Republicans bracing for Trump’s emergency veto
WASHINGTON – Republican leaders expect President Trump to veto a measure attempting to overturn his declaration of a national emergency to enable construction of a wall along the U.S.-Mexico border, after the Senate votes on it this week.
Sen. John Barrasso of Wyoming, the No. 3 Republican in the Senate, said on Fox News’ “Sunday Morning Futures” that he had met with Trump “a couple of times” over the past week and that “he’s going to veto this, and his veto will be sustained.”
Barrasso’s comments are an effective admission that the GOP does not have the votes to prevent the full Senate from voting to annul Trump’s order, which many lawmakers feel rips congressional authority away from them and threatens important military construction projects.
“There are projects there that take care of the men and women that keep us safe that are going to be impacted,” Rep. Will Hurd, R-Texas, said on CNN’s “State of the Union.”
Such an emergency declaration, he noted, “goes against what our Constitution has said” – adding that even though Congress may have given the president certain budgeting authorities during times of emergency, “I think we need to call that back.”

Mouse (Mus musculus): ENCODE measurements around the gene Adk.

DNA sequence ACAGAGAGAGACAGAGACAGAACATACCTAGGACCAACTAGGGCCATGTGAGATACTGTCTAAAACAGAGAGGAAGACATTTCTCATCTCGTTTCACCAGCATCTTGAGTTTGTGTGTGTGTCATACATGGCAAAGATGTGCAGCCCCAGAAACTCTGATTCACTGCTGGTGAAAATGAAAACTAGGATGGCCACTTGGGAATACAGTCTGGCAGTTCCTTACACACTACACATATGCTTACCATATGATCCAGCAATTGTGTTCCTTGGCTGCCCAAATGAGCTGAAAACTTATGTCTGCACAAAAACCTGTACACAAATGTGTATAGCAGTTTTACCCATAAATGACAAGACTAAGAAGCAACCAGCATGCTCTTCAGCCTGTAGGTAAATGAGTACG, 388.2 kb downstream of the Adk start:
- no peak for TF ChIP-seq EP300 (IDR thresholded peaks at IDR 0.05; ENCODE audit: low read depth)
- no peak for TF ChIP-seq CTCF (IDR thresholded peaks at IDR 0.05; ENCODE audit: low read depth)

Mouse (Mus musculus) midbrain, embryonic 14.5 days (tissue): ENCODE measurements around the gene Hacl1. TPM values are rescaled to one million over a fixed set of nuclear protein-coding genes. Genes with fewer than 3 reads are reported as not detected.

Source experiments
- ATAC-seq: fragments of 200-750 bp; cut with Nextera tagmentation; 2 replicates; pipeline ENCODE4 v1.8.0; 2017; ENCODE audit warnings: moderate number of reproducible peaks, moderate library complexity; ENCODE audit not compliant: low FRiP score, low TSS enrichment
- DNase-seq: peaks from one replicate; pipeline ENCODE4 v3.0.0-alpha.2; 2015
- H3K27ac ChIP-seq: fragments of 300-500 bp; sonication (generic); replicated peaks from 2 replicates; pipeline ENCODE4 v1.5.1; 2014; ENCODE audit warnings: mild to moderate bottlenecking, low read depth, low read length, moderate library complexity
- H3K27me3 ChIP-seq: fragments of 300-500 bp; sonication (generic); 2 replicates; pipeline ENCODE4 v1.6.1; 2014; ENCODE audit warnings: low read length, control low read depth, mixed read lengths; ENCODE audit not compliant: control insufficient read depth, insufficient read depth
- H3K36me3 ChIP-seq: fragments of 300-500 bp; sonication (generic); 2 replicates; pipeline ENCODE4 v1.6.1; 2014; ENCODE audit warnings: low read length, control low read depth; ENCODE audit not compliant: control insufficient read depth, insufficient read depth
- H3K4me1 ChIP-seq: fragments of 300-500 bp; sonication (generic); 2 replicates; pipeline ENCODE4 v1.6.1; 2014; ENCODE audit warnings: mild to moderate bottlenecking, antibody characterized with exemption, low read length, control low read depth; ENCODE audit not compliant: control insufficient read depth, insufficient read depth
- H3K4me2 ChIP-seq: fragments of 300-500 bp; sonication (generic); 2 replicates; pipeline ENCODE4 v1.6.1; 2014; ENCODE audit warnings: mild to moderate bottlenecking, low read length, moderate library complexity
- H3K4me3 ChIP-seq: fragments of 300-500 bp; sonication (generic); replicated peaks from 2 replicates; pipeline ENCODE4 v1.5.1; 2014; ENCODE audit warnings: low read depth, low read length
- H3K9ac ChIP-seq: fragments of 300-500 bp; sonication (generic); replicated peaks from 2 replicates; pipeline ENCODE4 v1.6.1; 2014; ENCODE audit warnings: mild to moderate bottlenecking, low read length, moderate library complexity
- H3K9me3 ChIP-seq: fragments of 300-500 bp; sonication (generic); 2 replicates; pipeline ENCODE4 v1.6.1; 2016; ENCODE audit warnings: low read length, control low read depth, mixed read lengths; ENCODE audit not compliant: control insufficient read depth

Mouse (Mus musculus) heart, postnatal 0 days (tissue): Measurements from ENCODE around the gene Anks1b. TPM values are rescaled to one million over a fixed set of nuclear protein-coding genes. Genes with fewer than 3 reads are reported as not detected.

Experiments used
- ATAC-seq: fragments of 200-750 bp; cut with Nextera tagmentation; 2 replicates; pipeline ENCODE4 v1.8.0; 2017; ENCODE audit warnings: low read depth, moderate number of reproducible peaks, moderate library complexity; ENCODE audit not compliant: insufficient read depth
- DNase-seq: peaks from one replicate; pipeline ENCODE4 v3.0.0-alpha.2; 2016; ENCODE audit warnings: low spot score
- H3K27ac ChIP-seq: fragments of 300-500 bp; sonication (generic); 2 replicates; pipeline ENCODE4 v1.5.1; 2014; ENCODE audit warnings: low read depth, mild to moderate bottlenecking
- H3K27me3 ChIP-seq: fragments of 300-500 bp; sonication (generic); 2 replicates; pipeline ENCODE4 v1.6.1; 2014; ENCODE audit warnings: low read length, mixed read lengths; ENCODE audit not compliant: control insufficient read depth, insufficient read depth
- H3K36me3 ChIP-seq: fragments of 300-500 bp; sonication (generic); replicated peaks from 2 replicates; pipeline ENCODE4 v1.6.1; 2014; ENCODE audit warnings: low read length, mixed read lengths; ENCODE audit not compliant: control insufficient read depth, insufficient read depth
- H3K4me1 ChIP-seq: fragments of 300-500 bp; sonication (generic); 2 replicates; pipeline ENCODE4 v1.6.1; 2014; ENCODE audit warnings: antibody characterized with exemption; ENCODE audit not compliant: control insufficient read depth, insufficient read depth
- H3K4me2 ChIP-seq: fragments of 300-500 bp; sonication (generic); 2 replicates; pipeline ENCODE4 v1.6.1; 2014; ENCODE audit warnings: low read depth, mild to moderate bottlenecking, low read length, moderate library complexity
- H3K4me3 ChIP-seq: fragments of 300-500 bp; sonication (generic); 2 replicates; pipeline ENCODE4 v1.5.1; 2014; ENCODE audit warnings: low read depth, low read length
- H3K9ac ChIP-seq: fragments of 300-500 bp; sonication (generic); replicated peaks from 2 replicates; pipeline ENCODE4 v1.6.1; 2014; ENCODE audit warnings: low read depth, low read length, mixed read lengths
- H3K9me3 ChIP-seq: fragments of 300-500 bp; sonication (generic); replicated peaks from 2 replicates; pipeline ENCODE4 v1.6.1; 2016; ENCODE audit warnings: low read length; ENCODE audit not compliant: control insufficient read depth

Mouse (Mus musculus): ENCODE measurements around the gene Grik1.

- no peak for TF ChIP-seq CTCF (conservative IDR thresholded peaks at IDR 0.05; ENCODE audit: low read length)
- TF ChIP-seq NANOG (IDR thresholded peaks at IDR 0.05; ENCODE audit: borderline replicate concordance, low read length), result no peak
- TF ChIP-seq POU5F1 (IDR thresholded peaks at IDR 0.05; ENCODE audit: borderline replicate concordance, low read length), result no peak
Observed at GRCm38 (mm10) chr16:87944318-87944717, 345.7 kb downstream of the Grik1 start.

Hurd was one of 13 Republicans who supported the effort to nullify Trump’s emergency declaration when the House voted on a similar measure last month that passed 245 to 182. That margin is not enough to overcome a presidential veto, however.
Trump has tried to dissuade Senate Republicans from supporting the measure, insisting in a tweet last week that “Senate Republicans are not voting on constitutionality or precedent, they are voting on desperately needed Border Security & the Wall.”
“Our Country is being invaded with Drugs, Human Traffickers, & Criminals of all shapes and sizes,” Trump’s Wednesday tweet continued. “That’s what this vote is all about. STAY UNITED!”
Yet with four Senate Republicans already committing to support the Democrats’ resolution, it is clear that Trump will have to exercise his veto power to keep his emergency declaration and wall plans alive.
Few lawmakers on either side deny there is a problem at the border that the government must fix. But Trump’s critics, including many in the GOP, say that strategically deployed technology and monitoring, as well as a new approach to the processing of asylum cases, can do more to address the spike in arrivals of undocumented migrants at the southern border than any edifice Trump has proposed.
Even after the president goes above Congress to secure his emergency funds, a new fight is on the horizon, over a request for an additional $8.6 billion in wall funding that the administration is expected to make of Congress this week.
The money, which is part of the administration’s budget request for fiscal 2020, would be divided across the Homeland Security and Defense departments to aid the construction of a border wall.
According to a senior administration official, the White House believes that money – combined with the funds Trump is able to redirect as a result of his emergency announcement – will let the government finish wall construction along 722 miles of the border, which has long been a White House goal.